don't work, we must make a decision best for Nottingham.
He's taken to Twitter to get that message across. The "Yes" campaign
is making its case through newspaper adverts and this week's
intervention of Lord Heseltine. great English cities want to
reverse the north-south divide and they need powerful, identifiable
and accountable leaders. People want to see politicians doing
things and delivering. I do not think that most people are
interested in the personality side of things.
Jon Collins enjoys cycling. This is from his charity ride to Paris. But
could the Government's support for city mayors puncture his ambitions
for Nottingham? The idea that somehow, it is a Labour city
council and a Conservative Government, but things are not
being agreed and approved is not borne out by the fact.
Jon Collins has led Nottingham for 10 years. He says the city's on the
up. That's why he's voting "no" to a city mayor.
Parents across Nottinghamshire have been finding out if their children
have secured places at their first choice primary school.
Nottinghamshire County Council say 90% of five-year-olds are going to
their first choice. Whilst the city council says 84% have got their
preferred place. Last year, schools in parts of Rushcliffe were
oversubscribed, but staff say they've worked to improve the
situation. What we are doing is building an additional building to
the Hayman school but we are also building another classroom to be
Jessie grey school and what we are doing is getting parents there
their best choices and we are confident the quality of education
will not be affected. One of the East Midlands' biggest
tourist attractions is celebrating its 25th anniversary. Center Parcs,
located in the heart of Sherwood Forest, was the first of its kind
in the UK. Figures show that it's still proving very popular with
visitors, but how much benefit does it bring to the region's economy?
This was the construction scene before opening in 1987. Don
Camilleri was here right from the start. We had to run down to
Nottingham and grab almost every bike they had.
Running out of bikes was one of very few teething problems. The
centre now draws in a wide range of people. Our catchment is around a
three away drive so we are bringing people in to spend money in the
East Midlands to do not necessarily live here. That is a huge boost to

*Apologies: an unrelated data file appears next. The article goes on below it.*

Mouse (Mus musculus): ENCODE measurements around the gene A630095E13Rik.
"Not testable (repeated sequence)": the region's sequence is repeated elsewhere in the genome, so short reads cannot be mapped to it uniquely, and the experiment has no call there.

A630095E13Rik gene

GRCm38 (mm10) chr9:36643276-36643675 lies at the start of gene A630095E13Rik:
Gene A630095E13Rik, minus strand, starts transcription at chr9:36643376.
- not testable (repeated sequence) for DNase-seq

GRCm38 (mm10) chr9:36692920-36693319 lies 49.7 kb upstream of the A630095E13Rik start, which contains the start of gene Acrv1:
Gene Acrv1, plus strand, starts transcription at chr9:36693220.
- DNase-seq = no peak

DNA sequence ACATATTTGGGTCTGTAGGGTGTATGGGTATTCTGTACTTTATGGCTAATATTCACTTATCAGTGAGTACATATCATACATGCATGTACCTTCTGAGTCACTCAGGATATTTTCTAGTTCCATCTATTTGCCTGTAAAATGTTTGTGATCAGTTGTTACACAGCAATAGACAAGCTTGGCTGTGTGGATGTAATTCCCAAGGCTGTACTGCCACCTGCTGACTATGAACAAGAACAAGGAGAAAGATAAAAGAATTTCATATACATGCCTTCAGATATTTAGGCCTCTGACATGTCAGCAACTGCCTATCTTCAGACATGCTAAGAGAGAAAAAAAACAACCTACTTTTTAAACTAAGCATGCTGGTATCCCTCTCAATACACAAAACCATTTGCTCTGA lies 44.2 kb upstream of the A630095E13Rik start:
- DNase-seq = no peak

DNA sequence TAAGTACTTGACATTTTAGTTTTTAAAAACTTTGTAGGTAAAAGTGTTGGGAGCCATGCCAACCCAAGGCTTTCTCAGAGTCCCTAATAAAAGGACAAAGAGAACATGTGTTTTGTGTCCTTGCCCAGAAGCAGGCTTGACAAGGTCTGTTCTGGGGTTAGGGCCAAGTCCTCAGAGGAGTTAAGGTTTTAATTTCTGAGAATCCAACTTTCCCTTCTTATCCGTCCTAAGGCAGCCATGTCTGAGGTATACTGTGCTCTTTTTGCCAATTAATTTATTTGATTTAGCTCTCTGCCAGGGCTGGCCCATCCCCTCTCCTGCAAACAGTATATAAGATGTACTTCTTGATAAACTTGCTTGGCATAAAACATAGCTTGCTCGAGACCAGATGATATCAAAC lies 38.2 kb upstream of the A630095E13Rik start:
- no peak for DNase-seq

the local tourism economy here. The most prominent feature is the
swimming pool dome. It's very warm inside, but you can swim into the
outside and back again. Most staff live locally so the economy
benefits with �11 million worth of pay. 400,000 visitors come here
each year and they have a continuous 96% occupancy.
In the heart of Sherwood Forest, it's a good place to have a go at
being Robin Hood. 13 of the staff have been here for
all the 25 years. One of those thinking back to the first days is
Claire. It was an example of just another employee, we still have the
factories and the mines but this was another concept. There are no
plans for expansion and up to 25 years it wants to keep things as
This weekend sees the 100th anniversary of the sinking of the
world's most famous ship, the Titanic. The event has brought to
light memorabilia and even memories, here in the East Midlands. One
woman believes she may have unearthed a newspaper published at
the time in 1912. But even more remarkably, Britain's oldest man,
from Derbyshire, actually remembers hearing the news of the sinking as
At their house in Ripley in Derbyshire, Susan Waldron and her
daughter Chelsey sit down to re- read a copy of the Daily Mirror
that may actually have been printed a few days after the Titanic sank
in 1912. Susan knows the paper was used for years as a drawer liner,
but thinks it could have been owned by her great grandmother.
The paper shows pictures of anxious relatives and the shocked public.
The crew including Captain Smith. There's even a retraction of an
earlier story that he shot himself as the ship foundered and a photo
of J Bruce Ismay, White Star's chairman who became notorious for
leaving the sinking ship. It is not mentally see the old photos and you
read some of the stories in the paper that it really brings it home
to you -- it is not until you see the photos.
Susan's paper is just one Titanic memento in Derbyshire. John Siggins
has spent years amassing an entire collection, mainly from Titanic's